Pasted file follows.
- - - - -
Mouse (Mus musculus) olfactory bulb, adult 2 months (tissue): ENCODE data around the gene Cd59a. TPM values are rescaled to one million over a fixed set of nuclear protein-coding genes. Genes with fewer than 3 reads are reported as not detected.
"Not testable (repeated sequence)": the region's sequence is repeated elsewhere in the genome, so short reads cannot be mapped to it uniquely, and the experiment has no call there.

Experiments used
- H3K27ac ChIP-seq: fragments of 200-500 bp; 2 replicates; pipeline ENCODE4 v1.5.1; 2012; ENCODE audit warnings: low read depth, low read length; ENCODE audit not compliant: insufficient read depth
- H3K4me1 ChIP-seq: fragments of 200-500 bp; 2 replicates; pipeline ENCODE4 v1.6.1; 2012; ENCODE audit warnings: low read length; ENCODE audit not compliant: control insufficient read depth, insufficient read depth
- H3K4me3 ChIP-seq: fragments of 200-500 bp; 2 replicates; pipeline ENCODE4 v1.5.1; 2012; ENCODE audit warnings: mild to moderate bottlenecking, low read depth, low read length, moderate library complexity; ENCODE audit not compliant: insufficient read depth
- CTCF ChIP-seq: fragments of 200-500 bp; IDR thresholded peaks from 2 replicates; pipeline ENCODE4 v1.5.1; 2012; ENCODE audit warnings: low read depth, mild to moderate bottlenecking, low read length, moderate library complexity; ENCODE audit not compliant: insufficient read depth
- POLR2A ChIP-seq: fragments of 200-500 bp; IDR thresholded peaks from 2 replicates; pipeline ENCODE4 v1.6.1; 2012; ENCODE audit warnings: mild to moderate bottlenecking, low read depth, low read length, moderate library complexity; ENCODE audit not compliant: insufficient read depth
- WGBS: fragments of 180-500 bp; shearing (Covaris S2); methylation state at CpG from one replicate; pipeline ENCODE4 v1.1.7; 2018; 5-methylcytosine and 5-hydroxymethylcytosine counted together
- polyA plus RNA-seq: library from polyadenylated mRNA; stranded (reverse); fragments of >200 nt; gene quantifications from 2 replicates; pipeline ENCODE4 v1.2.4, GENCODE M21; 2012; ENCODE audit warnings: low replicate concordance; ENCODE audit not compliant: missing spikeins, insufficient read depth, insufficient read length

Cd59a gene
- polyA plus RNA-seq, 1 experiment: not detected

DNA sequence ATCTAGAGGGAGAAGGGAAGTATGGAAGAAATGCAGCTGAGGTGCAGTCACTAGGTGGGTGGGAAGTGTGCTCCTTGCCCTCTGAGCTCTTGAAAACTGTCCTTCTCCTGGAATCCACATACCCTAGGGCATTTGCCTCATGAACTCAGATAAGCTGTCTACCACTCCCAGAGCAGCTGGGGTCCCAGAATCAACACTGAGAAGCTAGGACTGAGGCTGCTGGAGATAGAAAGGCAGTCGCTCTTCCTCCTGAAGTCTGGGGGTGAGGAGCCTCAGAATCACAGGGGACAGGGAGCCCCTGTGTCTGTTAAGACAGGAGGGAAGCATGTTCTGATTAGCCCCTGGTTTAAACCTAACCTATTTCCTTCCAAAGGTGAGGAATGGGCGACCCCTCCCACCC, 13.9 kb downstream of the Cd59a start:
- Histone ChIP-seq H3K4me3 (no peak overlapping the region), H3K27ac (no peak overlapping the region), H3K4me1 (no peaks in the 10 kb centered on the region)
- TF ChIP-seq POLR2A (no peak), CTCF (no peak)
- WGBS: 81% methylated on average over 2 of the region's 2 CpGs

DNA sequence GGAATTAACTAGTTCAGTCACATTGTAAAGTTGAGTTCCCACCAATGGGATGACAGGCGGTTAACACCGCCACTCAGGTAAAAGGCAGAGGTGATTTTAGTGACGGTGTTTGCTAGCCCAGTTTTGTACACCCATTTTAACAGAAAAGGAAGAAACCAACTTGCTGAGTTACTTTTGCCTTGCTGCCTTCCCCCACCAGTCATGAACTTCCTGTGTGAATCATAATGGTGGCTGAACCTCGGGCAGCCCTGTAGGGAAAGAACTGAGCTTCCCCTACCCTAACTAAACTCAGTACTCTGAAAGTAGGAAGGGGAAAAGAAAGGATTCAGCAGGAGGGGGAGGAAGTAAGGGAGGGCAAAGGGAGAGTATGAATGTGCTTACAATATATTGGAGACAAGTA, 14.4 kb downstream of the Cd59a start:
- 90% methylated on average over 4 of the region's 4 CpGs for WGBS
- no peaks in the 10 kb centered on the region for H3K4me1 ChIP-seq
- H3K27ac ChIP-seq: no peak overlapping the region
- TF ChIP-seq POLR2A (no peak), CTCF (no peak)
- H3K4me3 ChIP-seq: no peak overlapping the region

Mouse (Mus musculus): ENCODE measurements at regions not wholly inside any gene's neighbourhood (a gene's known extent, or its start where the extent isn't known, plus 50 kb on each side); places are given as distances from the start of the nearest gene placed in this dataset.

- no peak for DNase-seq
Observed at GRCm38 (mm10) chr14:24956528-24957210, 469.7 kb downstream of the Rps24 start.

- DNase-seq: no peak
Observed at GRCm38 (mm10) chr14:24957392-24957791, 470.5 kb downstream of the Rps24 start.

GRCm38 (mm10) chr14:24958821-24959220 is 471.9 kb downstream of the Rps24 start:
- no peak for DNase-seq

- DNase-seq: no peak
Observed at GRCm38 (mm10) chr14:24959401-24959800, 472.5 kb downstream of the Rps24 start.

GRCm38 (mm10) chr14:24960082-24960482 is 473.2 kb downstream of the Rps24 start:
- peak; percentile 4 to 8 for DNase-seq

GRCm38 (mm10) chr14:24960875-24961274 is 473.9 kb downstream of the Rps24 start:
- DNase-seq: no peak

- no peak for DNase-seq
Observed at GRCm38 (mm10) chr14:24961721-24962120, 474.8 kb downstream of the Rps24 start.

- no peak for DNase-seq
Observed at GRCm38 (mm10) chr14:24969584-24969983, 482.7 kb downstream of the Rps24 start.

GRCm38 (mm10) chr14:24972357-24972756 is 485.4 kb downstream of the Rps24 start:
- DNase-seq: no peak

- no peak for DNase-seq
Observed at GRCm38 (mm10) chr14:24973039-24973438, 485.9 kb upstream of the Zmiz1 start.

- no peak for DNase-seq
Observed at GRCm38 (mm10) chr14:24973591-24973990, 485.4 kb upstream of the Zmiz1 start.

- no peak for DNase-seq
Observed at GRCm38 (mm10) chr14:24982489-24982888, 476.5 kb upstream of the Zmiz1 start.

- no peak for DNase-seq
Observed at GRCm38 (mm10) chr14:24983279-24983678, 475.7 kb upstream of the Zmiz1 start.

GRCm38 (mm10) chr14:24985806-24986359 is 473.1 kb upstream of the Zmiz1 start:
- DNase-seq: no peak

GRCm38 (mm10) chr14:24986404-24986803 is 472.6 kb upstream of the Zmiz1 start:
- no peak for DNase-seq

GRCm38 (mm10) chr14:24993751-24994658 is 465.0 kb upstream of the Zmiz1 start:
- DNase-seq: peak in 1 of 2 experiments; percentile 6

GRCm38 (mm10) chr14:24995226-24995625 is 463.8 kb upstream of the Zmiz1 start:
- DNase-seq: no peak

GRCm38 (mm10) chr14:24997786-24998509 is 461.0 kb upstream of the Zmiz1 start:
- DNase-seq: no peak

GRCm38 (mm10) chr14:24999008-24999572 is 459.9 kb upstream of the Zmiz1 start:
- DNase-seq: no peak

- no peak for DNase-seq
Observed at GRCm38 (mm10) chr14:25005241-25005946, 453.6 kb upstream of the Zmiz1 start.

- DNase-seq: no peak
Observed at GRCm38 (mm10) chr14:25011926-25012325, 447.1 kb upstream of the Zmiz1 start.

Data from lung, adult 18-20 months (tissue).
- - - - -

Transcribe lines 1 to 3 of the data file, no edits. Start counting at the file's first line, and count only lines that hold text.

Mouse (Mus musculus) olfactory bulb, adult 2 months (tissue): ENCODE data around the gene Cd59a. TPM values are rescaled to one million over a fixed set of nuclear protein-coding genes. Genes with fewer than 3 reads are reported as not detected.
"Not testable (repeated sequence)": the region's sequence is repeated elsewhere in the genome, so short reads cannot be mapped to it uniquely, and the experiment has no call there.

Experiments used